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Thread: How does the news get reported in your country?

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    How does the news get reported in your country?

    This is a post that is obviously by an older person.

    In the USA where I live there is 24 hour a day news reports. The news media reports on things that are based on speculation, rumors, and so fourth. For example, they report that something has been confirmed; then, they say it was not confirmed as reported earlier. There are reports of new iPhones, etc., that are found to be nothing but rumor.

    I miss the days when there were only 2 or 3 one-hour news reports each day. We heard more facts in those news reports than the 24 hours a day of speculation and rumors.

    I can see sites like theguardian.com and euronews.com. However, that doesn't give me the full picture. So, how does the news get reported in your country?

    Remember that politics and religion are not permitted on this forum. Edit: And the mods know I won't care if they close or jail this thread if it gets off topic.
    Last edited by Old_Grey_Wolf; July 17th, 2014 at 11:38 PM.
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    Re: How does the news get reported in your country?

    In the days of those short evening TV newscasts in the U.S., the networks did not expect their news divisions to make a proft. That gave their news staffs the freedom to report objectively. (Objective does not mean accurate. It means submerging your own opinions and biases before you write the story.)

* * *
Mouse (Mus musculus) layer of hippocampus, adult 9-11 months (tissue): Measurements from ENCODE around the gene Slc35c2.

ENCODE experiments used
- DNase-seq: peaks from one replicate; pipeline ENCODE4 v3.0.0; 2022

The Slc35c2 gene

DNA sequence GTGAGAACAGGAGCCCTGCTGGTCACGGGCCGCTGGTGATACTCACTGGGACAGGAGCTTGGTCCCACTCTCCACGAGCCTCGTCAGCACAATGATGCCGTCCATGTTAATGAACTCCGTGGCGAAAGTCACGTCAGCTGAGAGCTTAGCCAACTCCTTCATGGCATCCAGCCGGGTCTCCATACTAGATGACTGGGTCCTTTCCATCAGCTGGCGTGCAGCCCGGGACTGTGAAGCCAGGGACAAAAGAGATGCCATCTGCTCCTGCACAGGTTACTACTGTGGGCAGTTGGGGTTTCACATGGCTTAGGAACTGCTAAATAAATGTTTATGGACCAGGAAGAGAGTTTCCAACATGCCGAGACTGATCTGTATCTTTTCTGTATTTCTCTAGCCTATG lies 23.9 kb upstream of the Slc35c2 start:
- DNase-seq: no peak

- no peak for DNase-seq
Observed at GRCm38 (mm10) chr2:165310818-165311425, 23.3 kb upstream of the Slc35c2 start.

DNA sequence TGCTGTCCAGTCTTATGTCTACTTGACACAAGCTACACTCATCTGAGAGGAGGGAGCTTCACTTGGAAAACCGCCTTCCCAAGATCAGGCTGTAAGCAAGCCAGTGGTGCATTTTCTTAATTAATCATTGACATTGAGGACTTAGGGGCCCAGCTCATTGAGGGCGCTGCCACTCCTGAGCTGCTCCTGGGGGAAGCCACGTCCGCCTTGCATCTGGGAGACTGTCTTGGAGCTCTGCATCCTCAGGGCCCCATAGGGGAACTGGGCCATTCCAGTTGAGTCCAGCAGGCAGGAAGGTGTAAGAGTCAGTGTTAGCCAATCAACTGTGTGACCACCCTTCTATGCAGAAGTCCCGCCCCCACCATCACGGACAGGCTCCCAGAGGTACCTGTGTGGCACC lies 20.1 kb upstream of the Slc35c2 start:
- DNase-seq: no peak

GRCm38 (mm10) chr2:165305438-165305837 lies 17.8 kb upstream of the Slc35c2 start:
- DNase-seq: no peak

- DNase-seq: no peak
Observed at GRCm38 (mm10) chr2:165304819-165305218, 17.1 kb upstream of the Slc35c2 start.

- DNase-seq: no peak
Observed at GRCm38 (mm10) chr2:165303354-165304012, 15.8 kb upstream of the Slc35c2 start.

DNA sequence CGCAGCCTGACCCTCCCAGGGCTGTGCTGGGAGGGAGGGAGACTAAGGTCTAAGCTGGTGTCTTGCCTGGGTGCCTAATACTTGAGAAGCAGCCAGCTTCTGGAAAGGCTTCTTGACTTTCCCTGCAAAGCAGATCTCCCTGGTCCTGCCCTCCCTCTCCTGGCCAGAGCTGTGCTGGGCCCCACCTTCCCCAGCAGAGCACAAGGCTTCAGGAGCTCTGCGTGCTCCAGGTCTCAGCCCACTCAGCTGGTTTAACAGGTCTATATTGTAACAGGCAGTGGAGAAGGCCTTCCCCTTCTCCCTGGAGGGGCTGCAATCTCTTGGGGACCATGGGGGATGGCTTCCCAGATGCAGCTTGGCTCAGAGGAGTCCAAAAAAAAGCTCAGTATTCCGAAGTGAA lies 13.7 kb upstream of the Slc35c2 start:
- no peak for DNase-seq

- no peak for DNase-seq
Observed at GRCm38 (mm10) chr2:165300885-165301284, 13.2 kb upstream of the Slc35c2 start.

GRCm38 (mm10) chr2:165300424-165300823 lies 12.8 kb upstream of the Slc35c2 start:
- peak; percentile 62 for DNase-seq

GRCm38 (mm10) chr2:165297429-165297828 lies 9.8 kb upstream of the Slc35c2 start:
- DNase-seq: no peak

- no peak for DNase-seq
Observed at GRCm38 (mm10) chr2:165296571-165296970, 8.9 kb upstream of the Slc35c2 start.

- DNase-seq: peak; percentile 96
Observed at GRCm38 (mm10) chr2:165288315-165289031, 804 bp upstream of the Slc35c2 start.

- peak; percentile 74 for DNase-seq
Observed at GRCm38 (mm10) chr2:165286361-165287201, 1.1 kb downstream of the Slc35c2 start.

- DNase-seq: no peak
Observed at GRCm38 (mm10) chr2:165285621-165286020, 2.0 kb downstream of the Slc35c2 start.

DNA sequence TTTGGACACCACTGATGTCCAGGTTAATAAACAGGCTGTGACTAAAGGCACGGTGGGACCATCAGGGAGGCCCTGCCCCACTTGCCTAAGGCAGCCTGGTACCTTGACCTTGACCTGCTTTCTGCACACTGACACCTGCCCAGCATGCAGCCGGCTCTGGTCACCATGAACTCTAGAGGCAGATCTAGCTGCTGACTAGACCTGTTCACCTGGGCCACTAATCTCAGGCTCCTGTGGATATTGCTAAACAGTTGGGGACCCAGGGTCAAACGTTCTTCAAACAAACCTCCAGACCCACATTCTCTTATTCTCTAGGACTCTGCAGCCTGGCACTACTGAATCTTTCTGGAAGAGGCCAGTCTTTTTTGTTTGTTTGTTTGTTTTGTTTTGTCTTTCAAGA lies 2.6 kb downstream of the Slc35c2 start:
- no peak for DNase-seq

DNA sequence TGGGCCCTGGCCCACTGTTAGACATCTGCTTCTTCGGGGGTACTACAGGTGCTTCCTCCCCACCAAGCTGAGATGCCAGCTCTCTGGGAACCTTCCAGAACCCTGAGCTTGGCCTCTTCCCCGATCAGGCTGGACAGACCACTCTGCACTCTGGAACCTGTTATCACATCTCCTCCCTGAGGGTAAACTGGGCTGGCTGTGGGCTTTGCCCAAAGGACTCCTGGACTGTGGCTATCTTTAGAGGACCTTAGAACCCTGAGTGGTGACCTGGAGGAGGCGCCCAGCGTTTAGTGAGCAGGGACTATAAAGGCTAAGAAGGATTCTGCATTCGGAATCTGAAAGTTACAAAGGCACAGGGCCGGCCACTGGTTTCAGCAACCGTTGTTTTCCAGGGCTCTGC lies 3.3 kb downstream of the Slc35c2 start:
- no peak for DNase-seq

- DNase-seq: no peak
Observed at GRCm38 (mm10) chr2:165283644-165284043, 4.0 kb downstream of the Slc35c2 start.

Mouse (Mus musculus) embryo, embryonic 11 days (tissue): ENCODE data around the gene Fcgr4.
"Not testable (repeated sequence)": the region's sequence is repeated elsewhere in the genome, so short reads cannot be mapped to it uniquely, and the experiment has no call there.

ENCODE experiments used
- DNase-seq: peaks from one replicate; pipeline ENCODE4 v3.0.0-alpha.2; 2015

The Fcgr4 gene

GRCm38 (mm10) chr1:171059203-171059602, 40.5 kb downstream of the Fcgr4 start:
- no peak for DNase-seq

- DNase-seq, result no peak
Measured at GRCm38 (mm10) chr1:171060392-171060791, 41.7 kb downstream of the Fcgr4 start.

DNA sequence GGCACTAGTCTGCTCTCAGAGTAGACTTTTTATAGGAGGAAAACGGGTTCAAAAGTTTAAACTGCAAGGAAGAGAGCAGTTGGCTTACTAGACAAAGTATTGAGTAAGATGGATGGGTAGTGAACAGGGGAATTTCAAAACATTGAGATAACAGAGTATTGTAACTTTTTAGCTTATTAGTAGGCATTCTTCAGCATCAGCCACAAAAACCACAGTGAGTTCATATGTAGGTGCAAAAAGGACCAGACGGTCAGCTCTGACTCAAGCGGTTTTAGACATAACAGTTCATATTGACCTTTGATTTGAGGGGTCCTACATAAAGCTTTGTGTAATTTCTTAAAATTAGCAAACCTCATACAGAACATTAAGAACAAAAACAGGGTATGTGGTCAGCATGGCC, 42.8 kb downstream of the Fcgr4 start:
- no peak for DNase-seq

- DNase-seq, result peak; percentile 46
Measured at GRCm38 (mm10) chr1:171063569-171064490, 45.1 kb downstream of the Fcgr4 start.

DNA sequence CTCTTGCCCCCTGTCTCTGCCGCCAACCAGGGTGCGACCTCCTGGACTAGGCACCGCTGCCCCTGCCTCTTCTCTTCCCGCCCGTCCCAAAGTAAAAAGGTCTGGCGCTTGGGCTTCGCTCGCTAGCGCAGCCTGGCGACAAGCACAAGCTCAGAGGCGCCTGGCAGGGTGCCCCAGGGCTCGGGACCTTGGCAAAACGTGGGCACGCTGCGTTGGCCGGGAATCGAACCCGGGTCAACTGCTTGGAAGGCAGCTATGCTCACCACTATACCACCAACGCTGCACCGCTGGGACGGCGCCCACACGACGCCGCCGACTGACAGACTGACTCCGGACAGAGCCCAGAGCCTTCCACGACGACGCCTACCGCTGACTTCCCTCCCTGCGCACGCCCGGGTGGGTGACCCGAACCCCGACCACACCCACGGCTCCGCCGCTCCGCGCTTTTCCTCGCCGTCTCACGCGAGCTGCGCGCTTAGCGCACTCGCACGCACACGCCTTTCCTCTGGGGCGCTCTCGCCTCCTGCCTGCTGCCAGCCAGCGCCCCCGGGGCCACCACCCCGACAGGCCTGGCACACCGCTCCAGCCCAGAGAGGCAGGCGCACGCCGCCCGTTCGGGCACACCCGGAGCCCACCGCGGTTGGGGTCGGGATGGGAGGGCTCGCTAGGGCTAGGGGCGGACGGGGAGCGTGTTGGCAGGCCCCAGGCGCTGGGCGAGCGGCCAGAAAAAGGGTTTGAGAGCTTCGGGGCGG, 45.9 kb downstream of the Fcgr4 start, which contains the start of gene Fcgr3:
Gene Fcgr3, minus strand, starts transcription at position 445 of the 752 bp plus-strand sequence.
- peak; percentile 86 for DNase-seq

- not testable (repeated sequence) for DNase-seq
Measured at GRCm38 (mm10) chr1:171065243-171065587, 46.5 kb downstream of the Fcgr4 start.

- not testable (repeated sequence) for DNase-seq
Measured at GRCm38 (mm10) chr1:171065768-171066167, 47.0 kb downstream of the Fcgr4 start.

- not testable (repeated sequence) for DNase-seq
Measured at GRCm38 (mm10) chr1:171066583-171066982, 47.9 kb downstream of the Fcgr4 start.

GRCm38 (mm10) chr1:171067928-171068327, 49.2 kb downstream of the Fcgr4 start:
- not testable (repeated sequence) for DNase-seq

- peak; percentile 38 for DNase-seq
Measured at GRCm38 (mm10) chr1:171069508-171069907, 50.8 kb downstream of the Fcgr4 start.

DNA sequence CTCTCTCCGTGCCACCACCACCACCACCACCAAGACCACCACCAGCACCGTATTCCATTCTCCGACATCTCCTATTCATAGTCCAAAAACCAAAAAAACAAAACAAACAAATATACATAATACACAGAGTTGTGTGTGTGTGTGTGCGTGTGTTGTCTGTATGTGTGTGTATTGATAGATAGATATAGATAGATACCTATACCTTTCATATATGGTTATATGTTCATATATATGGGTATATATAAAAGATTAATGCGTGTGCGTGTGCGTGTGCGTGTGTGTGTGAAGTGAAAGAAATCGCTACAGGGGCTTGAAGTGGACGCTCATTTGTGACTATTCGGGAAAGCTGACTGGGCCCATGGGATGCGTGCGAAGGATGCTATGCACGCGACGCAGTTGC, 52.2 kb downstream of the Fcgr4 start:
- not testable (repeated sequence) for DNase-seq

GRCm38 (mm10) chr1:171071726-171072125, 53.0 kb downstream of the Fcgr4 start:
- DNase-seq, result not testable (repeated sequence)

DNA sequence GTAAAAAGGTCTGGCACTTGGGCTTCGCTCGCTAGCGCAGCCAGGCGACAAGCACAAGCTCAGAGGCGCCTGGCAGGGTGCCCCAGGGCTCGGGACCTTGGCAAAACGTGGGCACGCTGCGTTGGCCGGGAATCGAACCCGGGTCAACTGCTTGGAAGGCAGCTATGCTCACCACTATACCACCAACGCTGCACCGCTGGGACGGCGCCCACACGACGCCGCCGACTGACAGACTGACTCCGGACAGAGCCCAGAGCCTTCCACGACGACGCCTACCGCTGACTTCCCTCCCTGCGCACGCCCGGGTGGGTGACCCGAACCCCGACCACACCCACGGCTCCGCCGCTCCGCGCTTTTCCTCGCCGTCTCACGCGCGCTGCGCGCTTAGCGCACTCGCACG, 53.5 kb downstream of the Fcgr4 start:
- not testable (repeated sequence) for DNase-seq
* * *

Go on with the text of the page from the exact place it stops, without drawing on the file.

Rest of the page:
That changed some years ago when the U.S. networks required that news division make money, just as if the news was a situation comedy or pro wrestling. Networks care little about journalistic integrity. As a result, we've seen the proliferation of talking heads and pundits yapping at each other. It's cheap to produce, it sells lots of advertising, and they can slap a "news" label on it. But, don't believe it. It is not news. It's talk radio with pictures.

    Part of getting the "full picture" is knowing, through research or experience, what interests a news source is likely to side with, either openly or implicitly. E.g., The Guardian is on the left side of the UK's political spectrum. The Daily Telegraph is on the right. Putin controls almost all TV and radio in Russia. Watching Moscow TV, then, for impartial and objective news is probably futile. But, it's a very good way to see which way the wind is blowing in the Kremlin.

    I consistently find BBC News to be the best single source of international news. I've been going to their site for years over morning coffee. i believe they have more reporters and stringers in more locations than any other news organization.

    Only a very few U.S. news organizations maintain any permanent international presence at all. Most of their reports are based on services like Reuters, AP, Agence France Press, etc., that they subscribe to and are fed into their computers. When there is a flap someplace, it's not unheard of for the reporter who's hurriedly flown overseas to stand up and read a report prepared in New York.
    Last edited by buzzingrobot; July 18th, 2014 at 12:19 AM.

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    Re: How does the news get reported in your country?

    In the US, "news" has become hollow, non-nutritive pabulum served up at the corporate pap for a buck.